The year is 1903, and Charlie Sutherland, a sixteen-year-old orphan, is on the run. Three years earlier, he was sent by Dr. Barnardo's Home in England to work on the remote Alberta homestead of Albert and Buck Brooks. Charlie has been treated poorly by the two brothers, but he has endured. However, when Albert dies under curious circumstances, and Buck accuses him of murder, Charlie has no choice but to run. He ends up in Frank, a coal-mining town in the Rocky Mountains. Once in Frank, Charlie finally finds friendship and a sense of belonging and self-worth—emotional qualities that had eluded him as a mere "Home boy." His new best friend is another English boy, who has recently received the deed to a homestead and is working to save for supplies. Things change dramatically, however, when—as the local aboriginals have for centuries predicted it would—the mountain walks. In this true event of April 29, 1903, Turtle Mountain collapses, burying a portion of the town. What Charlie does next is determined by the lessons he's learned from those he's become close to, the hard-working immigrants and colorful Canadians who struggled against all odds to populate the West.
Unlike his perfect older sister, Jenna, Conner hates his piano lessons and gets bad grades in math. He's really good at bike tricks and he loves animals, but his parents have a no-pets rule and they don't take his bike-riding seriously. When the local animal shelter gets overcrowded, everybody in Conner's pet club agrees to take in a foster pet. Conner has to hide his rat, Oscar, from his family, who would never believe that Oscar is smart and cute and pretty lovable. Or would they?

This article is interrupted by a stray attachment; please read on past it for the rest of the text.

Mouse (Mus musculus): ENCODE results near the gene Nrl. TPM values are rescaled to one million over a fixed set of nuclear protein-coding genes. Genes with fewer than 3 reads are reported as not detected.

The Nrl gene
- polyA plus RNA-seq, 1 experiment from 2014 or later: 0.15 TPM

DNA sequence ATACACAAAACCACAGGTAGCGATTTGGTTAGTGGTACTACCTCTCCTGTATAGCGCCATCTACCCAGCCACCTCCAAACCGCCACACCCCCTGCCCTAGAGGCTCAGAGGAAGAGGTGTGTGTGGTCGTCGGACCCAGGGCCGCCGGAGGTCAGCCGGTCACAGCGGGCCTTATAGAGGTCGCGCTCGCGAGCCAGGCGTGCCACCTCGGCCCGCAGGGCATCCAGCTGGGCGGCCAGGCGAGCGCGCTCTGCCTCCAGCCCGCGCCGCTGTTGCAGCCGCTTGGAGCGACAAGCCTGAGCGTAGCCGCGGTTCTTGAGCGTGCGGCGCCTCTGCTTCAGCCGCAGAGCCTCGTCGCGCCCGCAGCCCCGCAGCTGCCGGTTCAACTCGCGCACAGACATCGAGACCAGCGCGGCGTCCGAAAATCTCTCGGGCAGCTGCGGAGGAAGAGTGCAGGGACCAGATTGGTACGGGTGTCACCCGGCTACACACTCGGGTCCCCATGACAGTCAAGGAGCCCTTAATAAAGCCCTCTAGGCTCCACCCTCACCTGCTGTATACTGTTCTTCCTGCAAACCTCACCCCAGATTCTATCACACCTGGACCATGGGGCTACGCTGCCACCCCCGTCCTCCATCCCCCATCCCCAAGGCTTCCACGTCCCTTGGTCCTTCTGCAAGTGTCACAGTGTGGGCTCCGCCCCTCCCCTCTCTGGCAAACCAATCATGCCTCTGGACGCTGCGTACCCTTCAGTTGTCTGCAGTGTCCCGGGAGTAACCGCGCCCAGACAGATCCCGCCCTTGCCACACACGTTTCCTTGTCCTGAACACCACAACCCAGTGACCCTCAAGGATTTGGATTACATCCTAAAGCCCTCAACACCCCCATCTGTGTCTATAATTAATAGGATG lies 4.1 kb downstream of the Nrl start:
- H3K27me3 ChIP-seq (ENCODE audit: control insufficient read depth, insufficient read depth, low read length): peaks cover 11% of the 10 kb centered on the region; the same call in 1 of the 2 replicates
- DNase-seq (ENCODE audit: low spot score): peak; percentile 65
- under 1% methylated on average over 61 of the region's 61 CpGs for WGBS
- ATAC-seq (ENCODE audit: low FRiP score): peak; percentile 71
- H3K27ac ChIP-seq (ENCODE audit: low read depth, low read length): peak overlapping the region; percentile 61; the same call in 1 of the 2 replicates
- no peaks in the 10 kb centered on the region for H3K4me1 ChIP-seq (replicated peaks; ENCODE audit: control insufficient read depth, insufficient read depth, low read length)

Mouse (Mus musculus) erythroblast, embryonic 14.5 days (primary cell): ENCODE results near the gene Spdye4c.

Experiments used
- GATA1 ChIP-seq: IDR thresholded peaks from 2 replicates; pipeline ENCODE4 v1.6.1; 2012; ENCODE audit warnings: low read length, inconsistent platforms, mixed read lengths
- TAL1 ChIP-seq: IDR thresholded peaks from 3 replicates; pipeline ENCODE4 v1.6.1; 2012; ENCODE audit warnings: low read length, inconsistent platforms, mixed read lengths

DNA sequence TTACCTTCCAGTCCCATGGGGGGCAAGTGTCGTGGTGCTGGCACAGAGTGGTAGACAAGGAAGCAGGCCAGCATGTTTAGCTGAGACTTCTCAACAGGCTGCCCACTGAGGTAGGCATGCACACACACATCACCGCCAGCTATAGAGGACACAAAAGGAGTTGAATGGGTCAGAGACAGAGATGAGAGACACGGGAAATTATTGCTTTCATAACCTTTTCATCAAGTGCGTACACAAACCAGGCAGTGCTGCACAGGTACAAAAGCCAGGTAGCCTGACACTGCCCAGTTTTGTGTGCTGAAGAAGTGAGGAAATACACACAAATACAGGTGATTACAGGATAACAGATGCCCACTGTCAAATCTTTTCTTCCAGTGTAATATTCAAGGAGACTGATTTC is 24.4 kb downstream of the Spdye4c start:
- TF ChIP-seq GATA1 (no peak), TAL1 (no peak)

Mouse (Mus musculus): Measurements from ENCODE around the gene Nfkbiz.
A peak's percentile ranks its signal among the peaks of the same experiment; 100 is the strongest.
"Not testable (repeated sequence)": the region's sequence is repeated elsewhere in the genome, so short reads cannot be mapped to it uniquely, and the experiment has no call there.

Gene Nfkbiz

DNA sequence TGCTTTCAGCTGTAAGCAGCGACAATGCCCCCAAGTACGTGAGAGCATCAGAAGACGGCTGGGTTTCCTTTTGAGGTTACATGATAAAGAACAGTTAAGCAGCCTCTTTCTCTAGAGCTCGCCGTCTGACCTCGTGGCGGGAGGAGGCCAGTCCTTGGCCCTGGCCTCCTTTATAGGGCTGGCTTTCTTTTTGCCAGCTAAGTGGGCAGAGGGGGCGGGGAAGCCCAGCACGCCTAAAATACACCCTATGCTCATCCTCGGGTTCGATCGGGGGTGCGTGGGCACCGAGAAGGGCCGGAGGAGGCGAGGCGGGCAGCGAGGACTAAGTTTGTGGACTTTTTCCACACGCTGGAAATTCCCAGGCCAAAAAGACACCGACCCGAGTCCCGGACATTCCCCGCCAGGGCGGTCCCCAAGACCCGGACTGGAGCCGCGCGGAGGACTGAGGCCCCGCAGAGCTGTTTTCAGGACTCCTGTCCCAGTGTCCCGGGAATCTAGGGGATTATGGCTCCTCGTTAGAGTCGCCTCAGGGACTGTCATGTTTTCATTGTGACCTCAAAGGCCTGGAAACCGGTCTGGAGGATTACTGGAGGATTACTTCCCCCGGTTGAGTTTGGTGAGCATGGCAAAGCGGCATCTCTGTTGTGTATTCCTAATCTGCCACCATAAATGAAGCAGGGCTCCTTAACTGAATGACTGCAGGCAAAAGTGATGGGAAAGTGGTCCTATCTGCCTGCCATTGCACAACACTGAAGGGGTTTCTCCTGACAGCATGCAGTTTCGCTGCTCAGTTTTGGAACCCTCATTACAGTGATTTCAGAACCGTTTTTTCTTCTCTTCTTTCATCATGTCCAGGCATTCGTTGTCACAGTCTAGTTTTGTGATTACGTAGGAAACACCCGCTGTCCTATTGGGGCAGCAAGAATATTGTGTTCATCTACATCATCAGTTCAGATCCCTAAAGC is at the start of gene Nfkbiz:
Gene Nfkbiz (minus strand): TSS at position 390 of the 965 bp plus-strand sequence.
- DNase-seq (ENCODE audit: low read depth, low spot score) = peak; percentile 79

Baron dreams of being like his favorite hard-boiled detectives: tough, sexy and in control. In reality he's anything but, as his older sister, Kitty, never fails to point out. When a new client presents herself at their backyard detective agency, Baron and his best friend, Myles, are suddenly at odds. Will Wilson, new in town and lonely, choose Baron or Myles or neither? What happened to her sister's blue whale? And her sister? But the biggest mystery of all is whether Baron will ever tell Wilson how he feels.
Quid Pro Quo is a high-stakes, fast-moving legal thriller about real people, and funny people at that. Cyril MacIntyre's mother is a twenty-eight-year-old ex-street kid who drags her son to all her law school classes, then proceeds to get herself kidnapped. That aside, Cyril's life isn't too different from that of other thirteen-year-olds. He has all the usual adolescent issues to deal with: parent problems, self-esteem problems, skin, hair and girl problems. He just has legal problems too. And he's got to solve them if he wants to save his mother's life. Quid Pro Quo is the winner of the Arthur Ellis Award and the CBC Young Canada Reads 2009 award. It has been nominated for numerous awards, including the Edgar Allan Poe Award and the Ann Connor Brimer Award.